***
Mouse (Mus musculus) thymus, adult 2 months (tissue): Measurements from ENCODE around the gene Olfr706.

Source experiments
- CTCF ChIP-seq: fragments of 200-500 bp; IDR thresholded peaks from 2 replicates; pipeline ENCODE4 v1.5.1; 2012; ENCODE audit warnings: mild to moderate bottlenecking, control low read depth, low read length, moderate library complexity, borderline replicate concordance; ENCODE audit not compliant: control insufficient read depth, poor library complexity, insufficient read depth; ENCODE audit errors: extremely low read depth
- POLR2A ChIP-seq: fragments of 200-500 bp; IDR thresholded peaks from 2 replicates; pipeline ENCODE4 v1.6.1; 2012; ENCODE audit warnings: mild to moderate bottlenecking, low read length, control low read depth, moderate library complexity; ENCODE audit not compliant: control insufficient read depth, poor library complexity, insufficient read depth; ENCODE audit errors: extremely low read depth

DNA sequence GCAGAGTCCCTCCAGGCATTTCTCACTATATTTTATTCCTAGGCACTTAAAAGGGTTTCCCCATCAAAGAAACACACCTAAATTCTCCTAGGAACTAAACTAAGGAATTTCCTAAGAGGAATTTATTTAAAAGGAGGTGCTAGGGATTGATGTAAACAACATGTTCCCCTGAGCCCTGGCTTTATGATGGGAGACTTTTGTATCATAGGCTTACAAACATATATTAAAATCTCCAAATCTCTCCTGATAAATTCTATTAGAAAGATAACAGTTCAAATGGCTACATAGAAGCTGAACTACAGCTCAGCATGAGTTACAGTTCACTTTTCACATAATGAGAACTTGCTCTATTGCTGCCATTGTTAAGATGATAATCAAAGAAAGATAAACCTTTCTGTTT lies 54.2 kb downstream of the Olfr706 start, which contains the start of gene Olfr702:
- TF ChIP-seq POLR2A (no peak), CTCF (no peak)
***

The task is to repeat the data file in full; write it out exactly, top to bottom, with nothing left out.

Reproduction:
Mouse (Mus musculus) thymus, adult 2 months (tissue): Measurements from ENCODE around the gene Olfr706.

Source experiments
- CTCF ChIP-seq: fragments of 200-500 bp; IDR thresholded peaks from 2 replicates; pipeline ENCODE4 v1.5.1; 2012; ENCODE audit warnings: mild to moderate bottlenecking, control low read depth, low read length, moderate library complexity, borderline replicate concordance; ENCODE audit not compliant: control insufficient read depth, poor library complexity, insufficient read depth; ENCODE audit errors: extremely low read depth
- POLR2A ChIP-seq: fragments of 200-500 bp; IDR thresholded peaks from 2 replicates; pipeline ENCODE4 v1.6.1; 2012; ENCODE audit warnings: mild to moderate bottlenecking, low read length, control low read depth, moderate library complexity; ENCODE audit not compliant: control insufficient read depth, poor library complexity, insufficient read depth; ENCODE audit errors: extremely low read depth

DNA sequence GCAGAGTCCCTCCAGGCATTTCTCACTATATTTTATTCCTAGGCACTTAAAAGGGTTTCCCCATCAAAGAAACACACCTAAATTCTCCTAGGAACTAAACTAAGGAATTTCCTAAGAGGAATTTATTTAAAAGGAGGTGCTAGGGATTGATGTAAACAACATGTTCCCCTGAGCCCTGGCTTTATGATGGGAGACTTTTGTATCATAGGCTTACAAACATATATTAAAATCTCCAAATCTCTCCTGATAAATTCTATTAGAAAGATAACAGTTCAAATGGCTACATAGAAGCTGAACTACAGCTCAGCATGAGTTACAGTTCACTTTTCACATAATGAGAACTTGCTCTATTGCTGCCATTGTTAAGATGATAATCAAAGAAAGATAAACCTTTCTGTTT lies 54.2 kb downstream of the Olfr706 start, which contains the start of gene Olfr702:
- TF ChIP-seq POLR2A (no peak), CTCF (no peak)